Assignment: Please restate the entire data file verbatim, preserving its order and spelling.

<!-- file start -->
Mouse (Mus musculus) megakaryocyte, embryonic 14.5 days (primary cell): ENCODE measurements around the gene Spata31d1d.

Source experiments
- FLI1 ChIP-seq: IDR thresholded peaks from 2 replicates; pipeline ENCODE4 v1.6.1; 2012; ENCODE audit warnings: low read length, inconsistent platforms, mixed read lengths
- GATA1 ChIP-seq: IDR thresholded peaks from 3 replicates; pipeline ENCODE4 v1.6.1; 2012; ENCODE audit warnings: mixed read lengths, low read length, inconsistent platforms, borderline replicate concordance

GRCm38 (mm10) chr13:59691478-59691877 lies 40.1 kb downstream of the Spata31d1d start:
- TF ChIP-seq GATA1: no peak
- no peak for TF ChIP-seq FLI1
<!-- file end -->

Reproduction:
Mouse (Mus musculus) megakaryocyte, embryonic 14.5 days (primary cell): ENCODE measurements around the gene Spata31d1d.

Source experiments
- FLI1 ChIP-seq: IDR thresholded peaks from 2 replicates; pipeline ENCODE4 v1.6.1; 2012; ENCODE audit warnings: low read length, inconsistent platforms, mixed read lengths
- GATA1 ChIP-seq: IDR thresholded peaks from 3 replicates; pipeline ENCODE4 v1.6.1; 2012; ENCODE audit warnings: mixed read lengths, low read length, inconsistent platforms, borderline replicate concordance

GRCm38 (mm10) chr13:59691478-59691877 lies 40.1 kb downstream of the Spata31d1d start:
- TF ChIP-seq GATA1: no peak
- no peak for TF ChIP-seq FLI1